I have to stick up for my man crush here, I think some of this stuff is more sophisticated than the norm:
He isnt just debating 'do we go under the screen or blitz it or fight through it', its much more detailed than that because he is looking at such a small subset. "Side pick and rolls against smalls, there are 3 actions, and there are choices to defend each of those actions" and thats where the advanced stuff comes in. Thats where the advanced numbers come in and make simple defense much more intelligent.
The strategy turns into 'When Deron Williams runs a pick and roll with Paul Pierce, do not leave KG open because he is a good shooter. Paul is a good slasher and popper from the top of the key but not from the side anymore, he also isnt a great spot up shooter. So we will blitz the pick and roll because we can temporarily leave Pierce as long as we dont give him enough time to spot up for the 3. This is our best option because when Deron runs a pick and roll and ends up being guarded by a 3 their point per shot for those possessions is 1.1 vs 1.02 when he is blitzed'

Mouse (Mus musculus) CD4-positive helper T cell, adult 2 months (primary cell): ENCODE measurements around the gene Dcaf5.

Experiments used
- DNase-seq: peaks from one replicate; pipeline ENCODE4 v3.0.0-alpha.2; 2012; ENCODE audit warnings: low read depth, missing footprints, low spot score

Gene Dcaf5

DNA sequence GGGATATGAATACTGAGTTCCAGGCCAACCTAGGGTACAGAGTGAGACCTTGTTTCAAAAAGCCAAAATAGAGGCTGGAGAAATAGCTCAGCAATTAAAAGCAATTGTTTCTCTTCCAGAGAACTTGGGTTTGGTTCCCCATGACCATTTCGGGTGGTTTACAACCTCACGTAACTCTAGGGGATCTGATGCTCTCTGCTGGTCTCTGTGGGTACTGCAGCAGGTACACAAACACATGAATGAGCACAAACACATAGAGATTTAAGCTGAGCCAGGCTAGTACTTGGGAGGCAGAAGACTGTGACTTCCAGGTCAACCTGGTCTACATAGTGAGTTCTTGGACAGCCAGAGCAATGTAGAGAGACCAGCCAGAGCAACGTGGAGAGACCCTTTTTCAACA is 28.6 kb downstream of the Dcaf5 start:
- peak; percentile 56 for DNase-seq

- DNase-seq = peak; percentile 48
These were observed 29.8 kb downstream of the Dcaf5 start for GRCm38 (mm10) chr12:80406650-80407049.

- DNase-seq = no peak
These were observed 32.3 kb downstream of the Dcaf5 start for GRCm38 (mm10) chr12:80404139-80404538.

Yes this is conjecture on my part but its based on info like this:
My take is that as the notes track all the individual options during a play, and then within those options he dissects the subsets and analyzes the subsets to build the best strategy for each of them. So he isnt deciding 'lets blitz the p&r against the Nets', its 'lets blitz the screen when run by these 2 players with player x at the 4', 'lets go under the screen when run by these 2 players with player z at the 4'
Here is a different example
from the tourney against Bucknell, where they threw a defense that they almost never run at Stevens, and he knew exactly how many times they ran it and what their defensive call was for it.